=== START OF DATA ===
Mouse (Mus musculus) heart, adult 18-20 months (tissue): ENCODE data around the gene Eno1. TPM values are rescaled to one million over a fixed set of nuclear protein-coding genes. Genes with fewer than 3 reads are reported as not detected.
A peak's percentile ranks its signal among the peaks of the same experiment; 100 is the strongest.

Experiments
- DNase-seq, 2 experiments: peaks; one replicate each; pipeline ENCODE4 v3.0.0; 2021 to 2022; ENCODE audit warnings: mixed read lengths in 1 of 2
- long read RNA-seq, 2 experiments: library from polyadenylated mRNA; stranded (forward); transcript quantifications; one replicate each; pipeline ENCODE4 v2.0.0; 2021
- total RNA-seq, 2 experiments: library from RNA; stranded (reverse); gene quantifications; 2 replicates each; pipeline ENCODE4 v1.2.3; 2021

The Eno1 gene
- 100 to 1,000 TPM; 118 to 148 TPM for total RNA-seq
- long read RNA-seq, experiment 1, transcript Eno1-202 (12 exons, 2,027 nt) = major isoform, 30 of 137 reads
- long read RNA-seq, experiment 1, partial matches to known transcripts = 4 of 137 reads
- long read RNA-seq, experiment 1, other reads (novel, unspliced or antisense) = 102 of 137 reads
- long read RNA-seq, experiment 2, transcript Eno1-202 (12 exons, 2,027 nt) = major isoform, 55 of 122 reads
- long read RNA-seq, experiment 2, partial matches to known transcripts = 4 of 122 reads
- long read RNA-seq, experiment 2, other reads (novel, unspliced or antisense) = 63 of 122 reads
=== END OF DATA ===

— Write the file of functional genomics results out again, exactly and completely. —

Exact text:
Mouse (Mus musculus) heart, adult 18-20 months (tissue): ENCODE data around the gene Eno1. TPM values are rescaled to one million over a fixed set of nuclear protein-coding genes. Genes with fewer than 3 reads are reported as not detected.
A peak's percentile ranks its signal among the peaks of the same experiment; 100 is the strongest.

Experiments
- DNase-seq, 2 experiments: peaks; one replicate each; pipeline ENCODE4 v3.0.0; 2021 to 2022; ENCODE audit warnings: mixed read lengths in 1 of 2
- long read RNA-seq, 2 experiments: library from polyadenylated mRNA; stranded (forward); transcript quantifications; one replicate each; pipeline ENCODE4 v2.0.0; 2021
- total RNA-seq, 2 experiments: library from RNA; stranded (reverse); gene quantifications; 2 replicates each; pipeline ENCODE4 v1.2.3; 2021

The Eno1 gene
- 100 to 1,000 TPM; 118 to 148 TPM for total RNA-seq
- long read RNA-seq, experiment 1, transcript Eno1-202 (12 exons, 2,027 nt) = major isoform, 30 of 137 reads
- long read RNA-seq, experiment 1, partial matches to known transcripts = 4 of 137 reads
- long read RNA-seq, experiment 1, other reads (novel, unspliced or antisense) = 102 of 137 reads
- long read RNA-seq, experiment 2, transcript Eno1-202 (12 exons, 2,027 nt) = major isoform, 55 of 122 reads
- long read RNA-seq, experiment 2, partial matches to known transcripts = 4 of 122 reads
- long read RNA-seq, experiment 2, other reads (novel, unspliced or antisense) = 63 of 122 reads